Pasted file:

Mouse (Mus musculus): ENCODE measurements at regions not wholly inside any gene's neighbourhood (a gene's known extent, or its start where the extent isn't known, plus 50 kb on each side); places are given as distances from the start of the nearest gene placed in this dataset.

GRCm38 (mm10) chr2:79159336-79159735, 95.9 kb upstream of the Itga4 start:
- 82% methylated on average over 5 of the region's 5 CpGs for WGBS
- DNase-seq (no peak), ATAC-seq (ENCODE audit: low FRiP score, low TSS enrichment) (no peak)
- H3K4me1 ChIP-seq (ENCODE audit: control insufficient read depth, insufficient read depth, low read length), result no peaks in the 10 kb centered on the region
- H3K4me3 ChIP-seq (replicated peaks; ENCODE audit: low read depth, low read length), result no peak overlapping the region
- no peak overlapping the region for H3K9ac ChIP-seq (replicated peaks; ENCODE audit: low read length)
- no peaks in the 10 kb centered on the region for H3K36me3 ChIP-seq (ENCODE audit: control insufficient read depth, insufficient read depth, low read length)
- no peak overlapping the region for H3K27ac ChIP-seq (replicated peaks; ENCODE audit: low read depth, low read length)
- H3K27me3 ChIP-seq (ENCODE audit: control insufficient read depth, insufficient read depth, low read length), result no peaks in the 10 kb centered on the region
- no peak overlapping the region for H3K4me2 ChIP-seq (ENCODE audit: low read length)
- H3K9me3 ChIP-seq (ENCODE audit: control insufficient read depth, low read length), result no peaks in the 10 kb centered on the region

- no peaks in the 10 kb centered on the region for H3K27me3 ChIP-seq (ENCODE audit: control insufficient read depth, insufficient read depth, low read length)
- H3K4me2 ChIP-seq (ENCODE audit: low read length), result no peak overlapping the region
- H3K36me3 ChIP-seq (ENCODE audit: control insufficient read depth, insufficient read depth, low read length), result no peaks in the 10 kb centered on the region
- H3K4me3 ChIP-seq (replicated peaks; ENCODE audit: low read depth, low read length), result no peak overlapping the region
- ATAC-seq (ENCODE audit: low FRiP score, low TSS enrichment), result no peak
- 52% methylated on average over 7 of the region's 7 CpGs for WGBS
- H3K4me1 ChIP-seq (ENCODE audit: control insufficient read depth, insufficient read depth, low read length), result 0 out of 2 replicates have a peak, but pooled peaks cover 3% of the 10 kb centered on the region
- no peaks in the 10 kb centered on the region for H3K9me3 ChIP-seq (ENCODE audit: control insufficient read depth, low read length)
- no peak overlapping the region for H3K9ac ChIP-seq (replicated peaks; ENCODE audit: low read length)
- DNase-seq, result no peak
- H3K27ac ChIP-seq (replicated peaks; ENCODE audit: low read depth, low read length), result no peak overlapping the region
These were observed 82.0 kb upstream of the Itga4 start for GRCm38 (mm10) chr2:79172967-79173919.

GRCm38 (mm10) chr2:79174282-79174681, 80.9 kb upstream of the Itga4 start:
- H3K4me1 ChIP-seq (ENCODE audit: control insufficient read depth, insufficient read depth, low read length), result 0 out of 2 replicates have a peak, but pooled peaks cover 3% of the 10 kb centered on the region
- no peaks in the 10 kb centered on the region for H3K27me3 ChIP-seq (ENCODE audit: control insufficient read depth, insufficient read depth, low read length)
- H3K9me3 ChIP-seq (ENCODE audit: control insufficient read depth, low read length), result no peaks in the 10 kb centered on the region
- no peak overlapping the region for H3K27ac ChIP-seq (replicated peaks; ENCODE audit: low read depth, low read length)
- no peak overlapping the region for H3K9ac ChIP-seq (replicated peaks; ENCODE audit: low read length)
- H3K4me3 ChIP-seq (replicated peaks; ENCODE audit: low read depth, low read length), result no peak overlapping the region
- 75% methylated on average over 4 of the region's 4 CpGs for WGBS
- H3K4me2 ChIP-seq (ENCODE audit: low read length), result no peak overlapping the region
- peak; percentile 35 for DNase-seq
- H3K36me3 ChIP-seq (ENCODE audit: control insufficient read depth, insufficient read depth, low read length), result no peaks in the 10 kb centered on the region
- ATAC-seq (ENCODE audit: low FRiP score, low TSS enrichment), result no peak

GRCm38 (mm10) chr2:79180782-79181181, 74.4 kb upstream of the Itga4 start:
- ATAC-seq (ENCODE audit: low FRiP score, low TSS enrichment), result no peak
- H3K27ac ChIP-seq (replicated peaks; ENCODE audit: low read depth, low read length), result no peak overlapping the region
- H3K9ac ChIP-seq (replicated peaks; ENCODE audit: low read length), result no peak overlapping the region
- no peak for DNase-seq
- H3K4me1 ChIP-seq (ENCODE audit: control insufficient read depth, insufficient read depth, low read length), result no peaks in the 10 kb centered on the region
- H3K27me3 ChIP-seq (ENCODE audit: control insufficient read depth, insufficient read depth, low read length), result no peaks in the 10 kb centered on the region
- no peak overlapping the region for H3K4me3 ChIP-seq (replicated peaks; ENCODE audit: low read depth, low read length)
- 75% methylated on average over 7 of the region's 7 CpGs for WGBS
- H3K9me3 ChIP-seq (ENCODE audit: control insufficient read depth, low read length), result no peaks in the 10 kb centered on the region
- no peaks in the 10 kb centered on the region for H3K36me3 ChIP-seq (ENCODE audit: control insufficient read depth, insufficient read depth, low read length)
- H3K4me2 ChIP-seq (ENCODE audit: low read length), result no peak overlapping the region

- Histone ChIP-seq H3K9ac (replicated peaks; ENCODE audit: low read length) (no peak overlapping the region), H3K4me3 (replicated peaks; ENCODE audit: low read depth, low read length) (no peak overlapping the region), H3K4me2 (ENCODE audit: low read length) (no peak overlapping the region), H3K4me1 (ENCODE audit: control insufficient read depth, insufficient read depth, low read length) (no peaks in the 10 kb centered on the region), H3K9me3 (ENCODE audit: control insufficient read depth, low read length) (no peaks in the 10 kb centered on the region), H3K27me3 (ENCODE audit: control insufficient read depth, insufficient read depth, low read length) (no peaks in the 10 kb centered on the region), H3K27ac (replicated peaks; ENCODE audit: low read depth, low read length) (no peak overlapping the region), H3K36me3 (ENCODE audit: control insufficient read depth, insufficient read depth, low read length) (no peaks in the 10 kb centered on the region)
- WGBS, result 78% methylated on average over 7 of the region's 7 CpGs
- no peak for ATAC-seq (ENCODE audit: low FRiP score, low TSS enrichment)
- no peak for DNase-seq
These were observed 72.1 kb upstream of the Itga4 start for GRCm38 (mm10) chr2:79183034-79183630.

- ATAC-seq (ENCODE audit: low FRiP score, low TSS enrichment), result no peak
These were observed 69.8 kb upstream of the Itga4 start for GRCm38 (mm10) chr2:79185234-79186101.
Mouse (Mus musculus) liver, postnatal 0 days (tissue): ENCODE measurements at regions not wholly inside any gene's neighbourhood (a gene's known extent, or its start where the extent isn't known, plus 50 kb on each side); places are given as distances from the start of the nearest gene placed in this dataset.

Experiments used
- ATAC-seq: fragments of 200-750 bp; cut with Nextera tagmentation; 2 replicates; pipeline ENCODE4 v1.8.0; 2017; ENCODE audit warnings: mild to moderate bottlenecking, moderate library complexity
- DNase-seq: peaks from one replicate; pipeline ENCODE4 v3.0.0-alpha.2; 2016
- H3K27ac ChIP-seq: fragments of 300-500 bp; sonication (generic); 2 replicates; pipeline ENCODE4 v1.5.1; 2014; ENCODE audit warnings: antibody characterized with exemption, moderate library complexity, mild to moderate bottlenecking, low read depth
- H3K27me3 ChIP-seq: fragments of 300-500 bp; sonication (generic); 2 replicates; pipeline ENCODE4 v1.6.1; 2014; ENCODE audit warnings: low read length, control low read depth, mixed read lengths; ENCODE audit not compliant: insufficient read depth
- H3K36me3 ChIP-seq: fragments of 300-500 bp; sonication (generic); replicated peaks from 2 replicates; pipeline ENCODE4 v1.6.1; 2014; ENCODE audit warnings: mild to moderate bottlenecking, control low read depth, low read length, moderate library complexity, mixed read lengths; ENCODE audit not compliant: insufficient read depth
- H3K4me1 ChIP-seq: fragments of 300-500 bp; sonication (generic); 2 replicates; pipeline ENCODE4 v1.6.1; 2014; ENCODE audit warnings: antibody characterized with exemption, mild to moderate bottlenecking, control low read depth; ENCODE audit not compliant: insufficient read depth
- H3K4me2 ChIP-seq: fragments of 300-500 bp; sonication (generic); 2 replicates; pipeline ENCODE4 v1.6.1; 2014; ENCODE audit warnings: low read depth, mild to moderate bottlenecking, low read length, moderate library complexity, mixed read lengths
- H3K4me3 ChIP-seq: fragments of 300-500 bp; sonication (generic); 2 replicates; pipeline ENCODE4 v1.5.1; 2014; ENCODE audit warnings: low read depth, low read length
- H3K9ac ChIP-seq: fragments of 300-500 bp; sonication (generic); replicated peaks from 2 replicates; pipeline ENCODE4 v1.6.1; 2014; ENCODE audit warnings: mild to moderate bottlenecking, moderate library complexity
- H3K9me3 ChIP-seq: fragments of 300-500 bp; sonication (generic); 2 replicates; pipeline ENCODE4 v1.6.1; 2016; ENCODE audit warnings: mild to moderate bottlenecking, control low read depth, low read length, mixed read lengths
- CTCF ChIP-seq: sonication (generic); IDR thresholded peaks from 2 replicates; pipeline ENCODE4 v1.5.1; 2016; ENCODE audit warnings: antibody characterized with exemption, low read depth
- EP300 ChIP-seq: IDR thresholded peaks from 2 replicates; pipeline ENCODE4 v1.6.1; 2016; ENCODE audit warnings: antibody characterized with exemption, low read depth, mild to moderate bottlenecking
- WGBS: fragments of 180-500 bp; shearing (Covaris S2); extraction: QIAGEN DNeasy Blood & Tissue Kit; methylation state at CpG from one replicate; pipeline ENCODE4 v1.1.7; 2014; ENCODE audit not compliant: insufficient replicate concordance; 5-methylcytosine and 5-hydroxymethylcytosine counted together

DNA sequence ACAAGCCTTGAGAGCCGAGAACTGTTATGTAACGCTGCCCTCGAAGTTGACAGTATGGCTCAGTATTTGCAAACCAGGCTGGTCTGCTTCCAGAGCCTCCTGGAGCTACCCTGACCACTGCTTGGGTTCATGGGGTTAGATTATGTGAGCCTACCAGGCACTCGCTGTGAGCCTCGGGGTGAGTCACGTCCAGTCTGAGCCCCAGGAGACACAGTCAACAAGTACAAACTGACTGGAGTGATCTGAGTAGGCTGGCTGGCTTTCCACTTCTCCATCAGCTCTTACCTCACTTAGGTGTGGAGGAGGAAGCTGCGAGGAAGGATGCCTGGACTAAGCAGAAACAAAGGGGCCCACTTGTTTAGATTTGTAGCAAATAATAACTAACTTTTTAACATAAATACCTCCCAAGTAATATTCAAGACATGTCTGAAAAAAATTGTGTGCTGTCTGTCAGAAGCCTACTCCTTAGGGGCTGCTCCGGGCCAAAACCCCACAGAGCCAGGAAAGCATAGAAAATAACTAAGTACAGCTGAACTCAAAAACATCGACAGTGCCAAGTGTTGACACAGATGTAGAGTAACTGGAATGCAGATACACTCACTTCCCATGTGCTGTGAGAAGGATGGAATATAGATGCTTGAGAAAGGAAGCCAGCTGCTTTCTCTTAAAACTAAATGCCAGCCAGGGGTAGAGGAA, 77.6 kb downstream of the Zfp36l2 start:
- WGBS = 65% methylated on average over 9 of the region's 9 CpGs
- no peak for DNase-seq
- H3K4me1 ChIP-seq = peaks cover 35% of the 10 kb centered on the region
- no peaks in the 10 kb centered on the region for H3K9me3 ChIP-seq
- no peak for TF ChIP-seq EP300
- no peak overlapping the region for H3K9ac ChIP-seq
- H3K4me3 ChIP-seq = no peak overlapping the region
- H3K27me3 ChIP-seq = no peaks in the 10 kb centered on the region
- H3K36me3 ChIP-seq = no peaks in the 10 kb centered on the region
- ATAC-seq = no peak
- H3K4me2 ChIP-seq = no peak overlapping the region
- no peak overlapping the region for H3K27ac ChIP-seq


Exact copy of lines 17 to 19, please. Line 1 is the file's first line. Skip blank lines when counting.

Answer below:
- ATAC-seq (ENCODE audit: low FRiP score, low TSS enrichment), result no peak
- 52% methylated on average over 7 of the region's 7 CpGs for WGBS
- H3K4me1 ChIP-seq (ENCODE audit: control insufficient read depth, insufficient read depth, low read length), result 0 out of 2 replicates have a peak, but pooled peaks cover 3% of the 10 kb centered on the region